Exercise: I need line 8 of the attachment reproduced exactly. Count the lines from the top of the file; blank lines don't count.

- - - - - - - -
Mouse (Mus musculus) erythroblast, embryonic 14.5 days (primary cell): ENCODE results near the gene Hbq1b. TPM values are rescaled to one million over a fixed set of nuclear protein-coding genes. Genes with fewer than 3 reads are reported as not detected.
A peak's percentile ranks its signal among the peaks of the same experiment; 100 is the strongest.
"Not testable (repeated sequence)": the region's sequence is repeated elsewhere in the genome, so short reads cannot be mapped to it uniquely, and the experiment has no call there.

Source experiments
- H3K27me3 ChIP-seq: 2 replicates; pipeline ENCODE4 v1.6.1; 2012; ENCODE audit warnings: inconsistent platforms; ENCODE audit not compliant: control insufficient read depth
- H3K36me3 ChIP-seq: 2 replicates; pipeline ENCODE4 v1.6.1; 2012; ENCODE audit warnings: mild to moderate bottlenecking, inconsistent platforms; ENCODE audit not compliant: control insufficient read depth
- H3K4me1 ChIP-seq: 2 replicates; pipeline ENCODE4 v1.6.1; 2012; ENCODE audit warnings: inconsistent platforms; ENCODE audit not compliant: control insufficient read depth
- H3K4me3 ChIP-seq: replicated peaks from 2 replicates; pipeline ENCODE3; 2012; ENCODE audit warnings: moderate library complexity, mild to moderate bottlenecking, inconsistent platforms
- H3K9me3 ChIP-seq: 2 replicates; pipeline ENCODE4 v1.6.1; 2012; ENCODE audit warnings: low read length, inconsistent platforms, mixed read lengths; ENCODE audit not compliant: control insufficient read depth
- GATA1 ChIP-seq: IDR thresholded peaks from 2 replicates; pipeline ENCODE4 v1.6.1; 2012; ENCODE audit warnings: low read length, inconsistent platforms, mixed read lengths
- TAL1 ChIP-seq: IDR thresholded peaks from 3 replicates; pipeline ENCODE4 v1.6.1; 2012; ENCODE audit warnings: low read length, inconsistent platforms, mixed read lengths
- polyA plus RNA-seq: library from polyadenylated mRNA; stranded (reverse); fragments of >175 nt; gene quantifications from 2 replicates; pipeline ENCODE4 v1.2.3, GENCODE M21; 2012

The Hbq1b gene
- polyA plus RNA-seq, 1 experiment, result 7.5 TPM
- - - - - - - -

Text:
- H3K4me3 ChIP-seq: replicated peaks from 2 replicates; pipeline ENCODE3; 2012; ENCODE audit warnings: moderate library complexity, mild to moderate bottlenecking, inconsistent platforms